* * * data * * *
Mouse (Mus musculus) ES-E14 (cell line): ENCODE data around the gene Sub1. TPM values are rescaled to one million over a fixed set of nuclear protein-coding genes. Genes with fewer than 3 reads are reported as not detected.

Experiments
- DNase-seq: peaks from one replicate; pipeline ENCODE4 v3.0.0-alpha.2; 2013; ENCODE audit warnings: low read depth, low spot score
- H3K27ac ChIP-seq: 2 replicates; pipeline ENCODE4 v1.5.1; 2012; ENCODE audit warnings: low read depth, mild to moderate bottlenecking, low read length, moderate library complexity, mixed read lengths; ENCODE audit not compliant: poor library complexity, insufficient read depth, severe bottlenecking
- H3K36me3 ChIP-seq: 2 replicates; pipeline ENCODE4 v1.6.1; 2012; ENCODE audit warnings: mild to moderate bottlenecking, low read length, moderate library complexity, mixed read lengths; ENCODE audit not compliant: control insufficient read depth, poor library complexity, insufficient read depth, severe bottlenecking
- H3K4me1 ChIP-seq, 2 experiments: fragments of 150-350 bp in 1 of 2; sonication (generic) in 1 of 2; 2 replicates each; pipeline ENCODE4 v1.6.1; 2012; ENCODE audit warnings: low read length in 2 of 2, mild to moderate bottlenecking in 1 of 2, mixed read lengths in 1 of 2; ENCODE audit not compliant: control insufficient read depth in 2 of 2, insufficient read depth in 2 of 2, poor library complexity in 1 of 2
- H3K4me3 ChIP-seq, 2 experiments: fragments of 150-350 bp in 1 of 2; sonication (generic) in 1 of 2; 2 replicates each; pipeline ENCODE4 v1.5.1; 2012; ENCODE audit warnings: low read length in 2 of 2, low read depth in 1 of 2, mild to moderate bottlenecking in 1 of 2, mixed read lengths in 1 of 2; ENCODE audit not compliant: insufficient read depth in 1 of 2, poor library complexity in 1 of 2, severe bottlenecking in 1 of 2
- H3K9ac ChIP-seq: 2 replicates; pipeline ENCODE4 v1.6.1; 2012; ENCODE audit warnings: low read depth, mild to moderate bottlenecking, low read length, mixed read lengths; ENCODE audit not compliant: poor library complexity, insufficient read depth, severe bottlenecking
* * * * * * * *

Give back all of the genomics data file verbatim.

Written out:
Mouse (Mus musculus) ES-E14 (cell line): ENCODE data around the gene Sub1. TPM values are rescaled to one million over a fixed set of nuclear protein-coding genes. Genes with fewer than 3 reads are reported as not detected.

Experiments
- DNase-seq: peaks from one replicate; pipeline ENCODE4 v3.0.0-alpha.2; 2013; ENCODE audit warnings: low read depth, low spot score
- H3K27ac ChIP-seq: 2 replicates; pipeline ENCODE4 v1.5.1; 2012; ENCODE audit warnings: low read depth, mild to moderate bottlenecking, low read length, moderate library complexity, mixed read lengths; ENCODE audit not compliant: poor library complexity, insufficient read depth, severe bottlenecking
- H3K36me3 ChIP-seq: 2 replicates; pipeline ENCODE4 v1.6.1; 2012; ENCODE audit warnings: mild to moderate bottlenecking, low read length, moderate library complexity, mixed read lengths; ENCODE audit not compliant: control insufficient read depth, poor library complexity, insufficient read depth, severe bottlenecking
- H3K4me1 ChIP-seq, 2 experiments: fragments of 150-350 bp in 1 of 2; sonication (generic) in 1 of 2; 2 replicates each; pipeline ENCODE4 v1.6.1; 2012; ENCODE audit warnings: low read length in 2 of 2, mild to moderate bottlenecking in 1 of 2, mixed read lengths in 1 of 2; ENCODE audit not compliant: control insufficient read depth in 2 of 2, insufficient read depth in 2 of 2, poor library complexity in 1 of 2
- H3K4me3 ChIP-seq, 2 experiments: fragments of 150-350 bp in 1 of 2; sonication (generic) in 1 of 2; 2 replicates each; pipeline ENCODE4 v1.5.1; 2012; ENCODE audit warnings: low read length in 2 of 2, low read depth in 1 of 2, mild to moderate bottlenecking in 1 of 2, mixed read lengths in 1 of 2; ENCODE audit not compliant: insufficient read depth in 1 of 2, poor library complexity in 1 of 2, severe bottlenecking in 1 of 2
- H3K9ac ChIP-seq: 2 replicates; pipeline ENCODE4 v1.6.1; 2012; ENCODE audit warnings: low read depth, mild to moderate bottlenecking, low read length, mixed read lengths; ENCODE audit not compliant: poor library complexity, insufficient read depth, severe bottlenecking